Two intelligent people are playing chess. One is a master, the other is just smart. The decisions of the chess master are made with tremendous speed and are correct, leading to better moves. The moves of the inexperienced intelligent opponent in front of him are slow and not so good. If the smart and inexperienced opponent is asked to decide as quickly as the master he will make even more mistakes. A number of researchers who have studied chess players have therefore defined such intuition as the ability to recognize patterns stored in memory.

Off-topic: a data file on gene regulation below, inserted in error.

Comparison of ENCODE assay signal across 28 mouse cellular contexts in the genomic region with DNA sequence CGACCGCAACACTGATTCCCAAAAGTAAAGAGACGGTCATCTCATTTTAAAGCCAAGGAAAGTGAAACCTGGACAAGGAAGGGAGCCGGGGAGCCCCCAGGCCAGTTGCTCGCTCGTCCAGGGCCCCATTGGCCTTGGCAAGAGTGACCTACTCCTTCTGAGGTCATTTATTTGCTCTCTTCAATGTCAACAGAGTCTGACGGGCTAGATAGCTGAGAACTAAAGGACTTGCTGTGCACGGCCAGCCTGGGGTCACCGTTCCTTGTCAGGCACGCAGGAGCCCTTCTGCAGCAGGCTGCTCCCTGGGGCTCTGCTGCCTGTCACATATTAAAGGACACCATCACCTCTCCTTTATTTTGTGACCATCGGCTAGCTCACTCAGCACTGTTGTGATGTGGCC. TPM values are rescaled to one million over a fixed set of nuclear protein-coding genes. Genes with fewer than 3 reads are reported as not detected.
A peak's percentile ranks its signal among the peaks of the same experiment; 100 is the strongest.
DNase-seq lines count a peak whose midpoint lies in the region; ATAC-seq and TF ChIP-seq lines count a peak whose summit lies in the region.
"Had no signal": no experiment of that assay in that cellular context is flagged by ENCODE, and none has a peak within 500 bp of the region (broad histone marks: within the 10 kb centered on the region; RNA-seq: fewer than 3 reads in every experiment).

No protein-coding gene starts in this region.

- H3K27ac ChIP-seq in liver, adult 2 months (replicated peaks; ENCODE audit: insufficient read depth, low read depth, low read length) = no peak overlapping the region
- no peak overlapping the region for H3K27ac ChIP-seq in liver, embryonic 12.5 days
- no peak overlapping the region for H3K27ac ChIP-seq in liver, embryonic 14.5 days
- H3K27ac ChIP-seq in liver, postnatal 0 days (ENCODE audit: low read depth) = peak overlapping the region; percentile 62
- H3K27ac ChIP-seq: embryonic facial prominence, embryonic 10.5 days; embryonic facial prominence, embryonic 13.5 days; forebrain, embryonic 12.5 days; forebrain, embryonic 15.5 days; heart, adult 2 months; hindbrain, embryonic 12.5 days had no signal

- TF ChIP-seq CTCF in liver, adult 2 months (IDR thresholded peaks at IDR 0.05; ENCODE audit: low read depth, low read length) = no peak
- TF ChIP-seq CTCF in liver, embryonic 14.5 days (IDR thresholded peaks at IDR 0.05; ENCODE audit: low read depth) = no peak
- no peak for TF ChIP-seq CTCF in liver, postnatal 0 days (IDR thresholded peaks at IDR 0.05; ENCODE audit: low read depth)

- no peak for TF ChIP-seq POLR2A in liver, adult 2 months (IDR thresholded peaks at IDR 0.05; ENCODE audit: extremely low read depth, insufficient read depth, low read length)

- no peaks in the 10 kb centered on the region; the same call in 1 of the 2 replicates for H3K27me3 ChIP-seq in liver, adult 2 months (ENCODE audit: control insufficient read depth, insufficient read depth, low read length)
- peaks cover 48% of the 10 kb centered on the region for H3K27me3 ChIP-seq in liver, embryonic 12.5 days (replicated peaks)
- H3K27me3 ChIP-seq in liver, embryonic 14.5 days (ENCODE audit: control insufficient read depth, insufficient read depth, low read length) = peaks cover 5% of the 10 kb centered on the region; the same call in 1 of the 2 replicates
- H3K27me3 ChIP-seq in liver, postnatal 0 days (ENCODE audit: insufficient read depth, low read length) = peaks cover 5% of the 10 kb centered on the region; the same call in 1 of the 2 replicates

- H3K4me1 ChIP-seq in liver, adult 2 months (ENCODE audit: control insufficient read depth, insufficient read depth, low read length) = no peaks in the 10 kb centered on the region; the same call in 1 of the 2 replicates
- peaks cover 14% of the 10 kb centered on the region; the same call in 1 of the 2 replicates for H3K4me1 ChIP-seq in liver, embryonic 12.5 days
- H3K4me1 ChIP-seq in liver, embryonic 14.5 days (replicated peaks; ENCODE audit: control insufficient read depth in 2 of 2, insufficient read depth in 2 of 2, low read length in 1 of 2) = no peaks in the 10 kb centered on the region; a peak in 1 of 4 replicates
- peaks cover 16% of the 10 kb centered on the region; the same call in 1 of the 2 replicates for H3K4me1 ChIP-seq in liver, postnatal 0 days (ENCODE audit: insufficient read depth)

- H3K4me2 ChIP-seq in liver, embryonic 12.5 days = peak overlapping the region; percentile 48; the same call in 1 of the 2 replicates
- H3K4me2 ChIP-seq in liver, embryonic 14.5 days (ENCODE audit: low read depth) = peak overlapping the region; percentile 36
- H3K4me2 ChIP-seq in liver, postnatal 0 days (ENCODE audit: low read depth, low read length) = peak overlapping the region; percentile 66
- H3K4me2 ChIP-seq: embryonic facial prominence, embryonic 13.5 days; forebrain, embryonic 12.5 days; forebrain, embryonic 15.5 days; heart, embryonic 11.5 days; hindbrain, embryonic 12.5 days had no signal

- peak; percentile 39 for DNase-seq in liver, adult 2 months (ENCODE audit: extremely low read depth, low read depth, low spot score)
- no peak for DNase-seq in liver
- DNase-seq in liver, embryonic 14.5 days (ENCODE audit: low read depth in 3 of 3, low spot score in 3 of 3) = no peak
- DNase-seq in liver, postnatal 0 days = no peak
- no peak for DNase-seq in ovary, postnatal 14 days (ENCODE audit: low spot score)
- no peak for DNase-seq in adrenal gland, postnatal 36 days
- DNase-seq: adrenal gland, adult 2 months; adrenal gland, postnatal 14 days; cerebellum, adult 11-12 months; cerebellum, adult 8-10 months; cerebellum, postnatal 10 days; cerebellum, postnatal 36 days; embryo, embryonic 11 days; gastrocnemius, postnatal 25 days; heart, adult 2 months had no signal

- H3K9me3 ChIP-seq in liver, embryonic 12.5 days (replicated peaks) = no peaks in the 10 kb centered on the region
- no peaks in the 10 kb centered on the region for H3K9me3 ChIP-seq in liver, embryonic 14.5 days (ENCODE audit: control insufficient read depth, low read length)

[I will write here in a boxed article, with the intention of returning to this later in the article - I am particularly interested, but not only, in the physical aspects of moves stored in memory. They interest me because the presence of physical aspects, or aspects in space better explains expert decision-making]
What happens in critical decisions, decisions that will affect not only the outcome of a chess match but the lives of people? Is it even possible to make the right and quick decisions in a crisis environment?
Restrictions on Detant Decision Making:
For quick and correct expert decisions there should be a physical element or an element in the three-dimensional space learned earlier.
When no physical element has been studied before and an intuitive decision needs to be madeת the correctness of the decisions made declines steeply. In these areas it is better for the decision to be made in a calculated and not intuitive way.